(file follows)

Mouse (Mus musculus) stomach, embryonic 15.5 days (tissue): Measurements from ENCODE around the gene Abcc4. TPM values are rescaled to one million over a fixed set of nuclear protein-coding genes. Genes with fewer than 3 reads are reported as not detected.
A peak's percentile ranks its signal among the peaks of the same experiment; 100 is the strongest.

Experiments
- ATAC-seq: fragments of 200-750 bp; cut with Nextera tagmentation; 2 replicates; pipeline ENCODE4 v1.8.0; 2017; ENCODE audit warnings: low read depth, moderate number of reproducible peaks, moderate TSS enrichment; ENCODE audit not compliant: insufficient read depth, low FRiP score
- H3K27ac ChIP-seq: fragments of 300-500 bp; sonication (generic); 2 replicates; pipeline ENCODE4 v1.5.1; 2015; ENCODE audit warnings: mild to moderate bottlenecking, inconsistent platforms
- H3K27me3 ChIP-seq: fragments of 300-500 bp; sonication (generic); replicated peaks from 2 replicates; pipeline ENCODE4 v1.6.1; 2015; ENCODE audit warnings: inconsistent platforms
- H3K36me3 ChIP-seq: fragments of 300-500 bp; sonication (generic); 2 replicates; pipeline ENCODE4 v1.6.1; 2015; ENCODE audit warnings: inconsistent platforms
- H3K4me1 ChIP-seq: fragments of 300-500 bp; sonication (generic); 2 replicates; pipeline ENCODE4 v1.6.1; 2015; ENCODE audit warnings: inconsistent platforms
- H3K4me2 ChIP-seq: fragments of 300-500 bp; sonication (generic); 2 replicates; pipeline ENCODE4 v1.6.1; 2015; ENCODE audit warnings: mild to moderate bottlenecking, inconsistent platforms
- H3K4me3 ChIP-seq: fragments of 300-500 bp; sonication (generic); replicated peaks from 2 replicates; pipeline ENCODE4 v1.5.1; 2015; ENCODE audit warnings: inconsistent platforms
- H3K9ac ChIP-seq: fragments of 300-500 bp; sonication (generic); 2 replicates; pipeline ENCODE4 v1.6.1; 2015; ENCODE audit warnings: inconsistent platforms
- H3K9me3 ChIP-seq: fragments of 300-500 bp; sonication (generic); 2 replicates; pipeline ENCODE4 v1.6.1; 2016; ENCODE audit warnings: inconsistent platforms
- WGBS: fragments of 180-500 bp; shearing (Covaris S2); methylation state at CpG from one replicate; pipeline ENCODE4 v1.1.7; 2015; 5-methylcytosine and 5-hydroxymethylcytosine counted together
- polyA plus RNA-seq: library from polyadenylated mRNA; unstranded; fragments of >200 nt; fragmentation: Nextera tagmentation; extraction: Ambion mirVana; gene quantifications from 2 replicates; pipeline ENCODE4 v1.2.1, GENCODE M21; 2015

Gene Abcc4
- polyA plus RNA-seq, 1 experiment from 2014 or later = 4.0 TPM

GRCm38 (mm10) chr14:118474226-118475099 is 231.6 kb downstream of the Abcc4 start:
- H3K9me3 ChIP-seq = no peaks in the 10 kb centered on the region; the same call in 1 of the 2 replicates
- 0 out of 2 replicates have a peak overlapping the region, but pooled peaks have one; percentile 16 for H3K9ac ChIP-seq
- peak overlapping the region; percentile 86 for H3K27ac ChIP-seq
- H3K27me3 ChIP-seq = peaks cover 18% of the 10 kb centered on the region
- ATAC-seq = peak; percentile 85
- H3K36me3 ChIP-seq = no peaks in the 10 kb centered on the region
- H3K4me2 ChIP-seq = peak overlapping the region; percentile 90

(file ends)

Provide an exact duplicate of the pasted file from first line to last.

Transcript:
Mouse (Mus musculus) stomach, embryonic 15.5 days (tissue): Measurements from ENCODE around the gene Abcc4. TPM values are rescaled to one million over a fixed set of nuclear protein-coding genes. Genes with fewer than 3 reads are reported as not detected.
A peak's percentile ranks its signal among the peaks of the same experiment; 100 is the strongest.

Experiments
- ATAC-seq: fragments of 200-750 bp; cut with Nextera tagmentation; 2 replicates; pipeline ENCODE4 v1.8.0; 2017; ENCODE audit warnings: low read depth, moderate number of reproducible peaks, moderate TSS enrichment; ENCODE audit not compliant: insufficient read depth, low FRiP score
- H3K27ac ChIP-seq: fragments of 300-500 bp; sonication (generic); 2 replicates; pipeline ENCODE4 v1.5.1; 2015; ENCODE audit warnings: mild to moderate bottlenecking, inconsistent platforms
- H3K27me3 ChIP-seq: fragments of 300-500 bp; sonication (generic); replicated peaks from 2 replicates; pipeline ENCODE4 v1.6.1; 2015; ENCODE audit warnings: inconsistent platforms
- H3K36me3 ChIP-seq: fragments of 300-500 bp; sonication (generic); 2 replicates; pipeline ENCODE4 v1.6.1; 2015; ENCODE audit warnings: inconsistent platforms
- H3K4me1 ChIP-seq: fragments of 300-500 bp; sonication (generic); 2 replicates; pipeline ENCODE4 v1.6.1; 2015; ENCODE audit warnings: inconsistent platforms
- H3K4me2 ChIP-seq: fragments of 300-500 bp; sonication (generic); 2 replicates; pipeline ENCODE4 v1.6.1; 2015; ENCODE audit warnings: mild to moderate bottlenecking, inconsistent platforms
- H3K4me3 ChIP-seq: fragments of 300-500 bp; sonication (generic); replicated peaks from 2 replicates; pipeline ENCODE4 v1.5.1; 2015; ENCODE audit warnings: inconsistent platforms
- H3K9ac ChIP-seq: fragments of 300-500 bp; sonication (generic); 2 replicates; pipeline ENCODE4 v1.6.1; 2015; ENCODE audit warnings: inconsistent platforms
- H3K9me3 ChIP-seq: fragments of 300-500 bp; sonication (generic); 2 replicates; pipeline ENCODE4 v1.6.1; 2016; ENCODE audit warnings: inconsistent platforms
- WGBS: fragments of 180-500 bp; shearing (Covaris S2); methylation state at CpG from one replicate; pipeline ENCODE4 v1.1.7; 2015; 5-methylcytosine and 5-hydroxymethylcytosine counted together
- polyA plus RNA-seq: library from polyadenylated mRNA; unstranded; fragments of >200 nt; fragmentation: Nextera tagmentation; extraction: Ambion mirVana; gene quantifications from 2 replicates; pipeline ENCODE4 v1.2.1, GENCODE M21; 2015

Gene Abcc4
- polyA plus RNA-seq, 1 experiment from 2014 or later = 4.0 TPM

GRCm38 (mm10) chr14:118474226-118475099 is 231.6 kb downstream of the Abcc4 start:
- H3K9me3 ChIP-seq = no peaks in the 10 kb centered on the region; the same call in 1 of the 2 replicates
- 0 out of 2 replicates have a peak overlapping the region, but pooled peaks have one; percentile 16 for H3K9ac ChIP-seq
- peak overlapping the region; percentile 86 for H3K27ac ChIP-seq
- H3K27me3 ChIP-seq = peaks cover 18% of the 10 kb centered on the region
- ATAC-seq = peak; percentile 85
- H3K36me3 ChIP-seq = no peaks in the 10 kb centered on the region
- H3K4me2 ChIP-seq = peak overlapping the region; percentile 90